Ian Kingsbury checks out Peter Pan Goes Wrong at the Theatre Royal...
Mischief, the multi award-winning company responsible for the global comedy phenomenon The Play That Goes Wrong, and the BBC One television series The Goes Wrong Show, are at the Theatre Royal until 15 October on the Nottingham leg of their Peter Pan Goes Wrong UK tour.
Whilst there were some new faces on display in the cast (for anyone familiar with the aforesaid incarnations), the regular ‘Goes Wrong’ writing trio of Henry Lewis, Jonathan Sayer and Henry Shields are behind this show. So whilst you might not recognise the faces, you’ll be well at home with the general shtick.
When thinking how best to sum it up, a phrase of Bob Mortimer’s wafted into mind. Daft laugh. And that’s really what to expect. Peter Pan Goes Wrong is a breakneck, insanely physical comedy dripping with brilliantly choreographed farce and slapstick, all delivered with split-second timing and unwavering chutzpah from a uniformly excellent cast. No need for a spoiler alert when I say that the play is beset by fudge-ups and quickly descends into incompetent farce. But as many have observed about Les Dawson’s off key piano playing, you’ve got to be very good to be able to do it so very badly.
No sooner had I ambled into the foyer with my Harvest Pale, than I was buttonholed by one of the cast enquiring if I’d seen a hammer. As we made our way to our seats the auditorium was abuzz with fourth-wall-breaking pre-show prep: stage hands and cast members making finishing touches to the set and relaying cabling from stage to sound desk, all the while co-opting audience members in to help. I enjoyed this playful, boisterous and rather fun opening salvo that set the tone for what was to follow.
The energy, physicality and comic timing of the cast were truly something to behold
The play sees the ‘Cornley Drama Society’ back onstage battling technical hitches, flying mishaps and cast disputes as they attempt to present J.M. Barrie’s much-loved tale. If you’ve seen any of the ‘Goes Wrong’ oeuvre then you’ll be familiar with the frequent set malfunctions, (deliberately) terrible acting, incompetent stage crew and an increasingly desperate and bewildered cast of ‘amateurs’ out of their depth and dragged against their will into hopeless farce. With hilarious consequences, I should add.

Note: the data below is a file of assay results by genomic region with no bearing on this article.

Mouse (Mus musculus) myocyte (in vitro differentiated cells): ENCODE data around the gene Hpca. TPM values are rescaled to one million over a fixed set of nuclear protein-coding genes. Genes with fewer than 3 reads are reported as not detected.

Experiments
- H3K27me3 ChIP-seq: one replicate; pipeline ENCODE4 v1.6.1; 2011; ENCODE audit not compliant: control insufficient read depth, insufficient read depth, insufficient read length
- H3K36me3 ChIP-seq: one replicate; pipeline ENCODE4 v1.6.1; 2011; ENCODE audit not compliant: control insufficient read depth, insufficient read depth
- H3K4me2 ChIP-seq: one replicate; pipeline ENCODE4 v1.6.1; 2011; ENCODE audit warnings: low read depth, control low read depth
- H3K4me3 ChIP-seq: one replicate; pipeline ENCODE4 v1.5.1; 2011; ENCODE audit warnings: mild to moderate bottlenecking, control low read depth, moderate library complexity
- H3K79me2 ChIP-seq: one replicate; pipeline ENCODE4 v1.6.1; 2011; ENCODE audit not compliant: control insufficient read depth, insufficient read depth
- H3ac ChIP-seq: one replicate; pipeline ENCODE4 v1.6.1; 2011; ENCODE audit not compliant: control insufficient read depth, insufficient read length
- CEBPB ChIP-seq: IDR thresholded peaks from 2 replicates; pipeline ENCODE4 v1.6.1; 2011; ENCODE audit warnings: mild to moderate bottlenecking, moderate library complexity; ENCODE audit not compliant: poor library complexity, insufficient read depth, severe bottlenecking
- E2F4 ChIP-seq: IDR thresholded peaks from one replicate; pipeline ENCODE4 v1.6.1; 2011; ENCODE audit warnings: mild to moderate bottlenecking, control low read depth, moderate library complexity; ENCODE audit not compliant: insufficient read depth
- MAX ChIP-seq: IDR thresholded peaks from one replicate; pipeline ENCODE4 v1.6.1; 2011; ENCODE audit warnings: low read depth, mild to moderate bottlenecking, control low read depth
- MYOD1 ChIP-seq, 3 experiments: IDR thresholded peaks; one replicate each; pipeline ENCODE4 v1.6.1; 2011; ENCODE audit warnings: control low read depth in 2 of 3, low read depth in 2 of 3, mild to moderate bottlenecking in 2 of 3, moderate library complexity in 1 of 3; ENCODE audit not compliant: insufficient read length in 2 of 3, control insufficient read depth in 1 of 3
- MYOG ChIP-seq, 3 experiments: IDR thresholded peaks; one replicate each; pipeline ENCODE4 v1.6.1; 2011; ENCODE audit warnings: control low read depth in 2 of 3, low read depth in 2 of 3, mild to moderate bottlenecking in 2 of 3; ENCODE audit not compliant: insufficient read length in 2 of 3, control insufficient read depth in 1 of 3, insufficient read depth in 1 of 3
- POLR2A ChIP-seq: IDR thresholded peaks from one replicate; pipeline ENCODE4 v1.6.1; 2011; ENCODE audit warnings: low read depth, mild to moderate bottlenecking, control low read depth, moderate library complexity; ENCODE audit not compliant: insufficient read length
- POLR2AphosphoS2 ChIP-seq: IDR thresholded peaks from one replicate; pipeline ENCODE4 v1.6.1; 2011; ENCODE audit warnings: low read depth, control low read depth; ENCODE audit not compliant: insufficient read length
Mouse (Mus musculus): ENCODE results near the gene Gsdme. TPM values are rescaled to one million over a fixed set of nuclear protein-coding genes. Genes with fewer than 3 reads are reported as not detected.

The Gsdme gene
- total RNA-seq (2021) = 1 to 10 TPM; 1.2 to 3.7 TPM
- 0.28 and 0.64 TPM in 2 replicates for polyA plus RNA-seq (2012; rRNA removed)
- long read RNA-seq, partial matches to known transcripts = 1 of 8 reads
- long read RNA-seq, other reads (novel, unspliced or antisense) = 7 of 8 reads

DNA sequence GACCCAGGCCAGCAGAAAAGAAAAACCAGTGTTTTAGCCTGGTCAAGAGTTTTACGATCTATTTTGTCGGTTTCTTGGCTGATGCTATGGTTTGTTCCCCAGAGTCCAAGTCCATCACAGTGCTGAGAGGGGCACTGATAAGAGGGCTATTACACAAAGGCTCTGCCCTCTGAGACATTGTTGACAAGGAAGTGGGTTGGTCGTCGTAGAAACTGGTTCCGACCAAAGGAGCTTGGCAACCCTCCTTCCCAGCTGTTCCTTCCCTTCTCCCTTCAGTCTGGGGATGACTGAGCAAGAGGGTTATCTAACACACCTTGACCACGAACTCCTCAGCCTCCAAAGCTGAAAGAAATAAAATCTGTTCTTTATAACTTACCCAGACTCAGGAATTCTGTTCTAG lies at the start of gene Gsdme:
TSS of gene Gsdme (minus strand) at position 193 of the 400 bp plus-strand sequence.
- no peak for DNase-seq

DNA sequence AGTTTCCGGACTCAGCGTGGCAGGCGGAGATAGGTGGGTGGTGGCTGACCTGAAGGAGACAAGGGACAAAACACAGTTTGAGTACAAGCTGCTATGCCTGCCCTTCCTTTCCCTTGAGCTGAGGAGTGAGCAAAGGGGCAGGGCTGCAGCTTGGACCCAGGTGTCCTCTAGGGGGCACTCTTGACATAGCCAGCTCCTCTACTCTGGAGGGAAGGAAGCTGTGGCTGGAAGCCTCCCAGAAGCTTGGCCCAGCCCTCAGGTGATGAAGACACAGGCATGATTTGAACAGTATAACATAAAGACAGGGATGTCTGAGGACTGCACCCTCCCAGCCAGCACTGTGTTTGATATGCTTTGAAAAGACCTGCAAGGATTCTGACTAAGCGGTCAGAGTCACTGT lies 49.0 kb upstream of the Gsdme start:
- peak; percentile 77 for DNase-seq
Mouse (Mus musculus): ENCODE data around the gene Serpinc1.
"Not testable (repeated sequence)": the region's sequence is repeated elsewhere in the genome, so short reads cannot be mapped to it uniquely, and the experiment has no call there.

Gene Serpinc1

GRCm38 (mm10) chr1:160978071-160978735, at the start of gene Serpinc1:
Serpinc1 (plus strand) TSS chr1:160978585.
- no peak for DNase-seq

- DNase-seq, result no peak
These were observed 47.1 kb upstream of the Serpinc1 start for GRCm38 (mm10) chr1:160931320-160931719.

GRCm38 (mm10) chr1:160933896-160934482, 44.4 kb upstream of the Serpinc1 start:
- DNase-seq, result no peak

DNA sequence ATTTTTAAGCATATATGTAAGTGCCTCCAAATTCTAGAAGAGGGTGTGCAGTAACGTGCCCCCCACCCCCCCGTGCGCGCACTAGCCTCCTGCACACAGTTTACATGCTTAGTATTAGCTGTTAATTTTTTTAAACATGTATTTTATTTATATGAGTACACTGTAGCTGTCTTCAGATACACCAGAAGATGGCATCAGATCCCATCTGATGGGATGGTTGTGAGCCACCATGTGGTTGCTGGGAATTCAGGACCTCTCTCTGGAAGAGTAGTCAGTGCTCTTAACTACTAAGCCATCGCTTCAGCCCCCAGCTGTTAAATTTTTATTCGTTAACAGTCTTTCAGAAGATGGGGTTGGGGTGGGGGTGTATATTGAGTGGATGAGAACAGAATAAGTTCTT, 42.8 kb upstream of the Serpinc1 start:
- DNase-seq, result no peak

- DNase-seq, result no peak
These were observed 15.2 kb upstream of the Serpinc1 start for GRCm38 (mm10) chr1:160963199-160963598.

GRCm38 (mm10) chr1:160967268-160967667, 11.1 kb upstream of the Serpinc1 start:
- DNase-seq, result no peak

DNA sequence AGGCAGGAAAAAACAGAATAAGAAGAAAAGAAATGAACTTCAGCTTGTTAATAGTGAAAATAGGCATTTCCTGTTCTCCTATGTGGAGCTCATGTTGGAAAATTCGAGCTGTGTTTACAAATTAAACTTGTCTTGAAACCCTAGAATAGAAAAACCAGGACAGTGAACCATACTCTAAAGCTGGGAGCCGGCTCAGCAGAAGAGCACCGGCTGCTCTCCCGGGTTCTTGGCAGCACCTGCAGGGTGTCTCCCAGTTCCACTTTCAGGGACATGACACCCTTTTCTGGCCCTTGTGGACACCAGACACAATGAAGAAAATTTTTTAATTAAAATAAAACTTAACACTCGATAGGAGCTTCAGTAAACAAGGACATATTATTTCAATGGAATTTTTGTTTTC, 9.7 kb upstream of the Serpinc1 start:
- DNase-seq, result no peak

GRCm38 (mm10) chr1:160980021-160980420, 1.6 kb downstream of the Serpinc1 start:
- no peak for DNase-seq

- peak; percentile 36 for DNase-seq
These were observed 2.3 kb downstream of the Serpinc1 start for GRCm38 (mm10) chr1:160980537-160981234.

This show has some great gags. The headset worn by Dennis, a non-actor who didn’t know his lines, enabling crew to feed them to him (in amongst radio station interference). The skit with Mathew Howell as Peter Pan’s shadow, and Jake Burgam as Captain Hook descending into Stewart Lee levels of disdain as his pompous thespian pretentions battled the low-brow, panto energy of the audience. The energy, physicality and comic timing of the cast were truly something to behold, and the writing and staging are equally top drawer.
It’s not fair to single people out of an incredible ensemble effort, but Jamie Birkett did a fabulously terrible job of quick costume changes as she juggled the parts of Mrs Darling and Annie the Maid. Think Victoria Wood’s Acorn Antiques on amphetamines.
I have to say that I wasn’t rolling in the aisles like some, although I was amused and entertained throughout. It didn’t quite tickle my funny bone in the way that it clearly did for 95 per cent of the audience.
You might want to weigh this against two West-end runs and a four-month Broadway run, awards for ‘Best Unique Theatrical Experience’ and ‘Favourite New Play’, and an Olivier Award nomination for ‘Best New Comedy’. I say this because, although I didn’t love it, it’s clearly an exceptional, highly acclaimed piece of entertainment that 95 per cent of you will bloody love.
If you’re looking for a daft laugh, then this is definitely a night out you need.
Peter Pan Goes Wrong plays at the Theatre Royal from 11 October to 15 October 2023.
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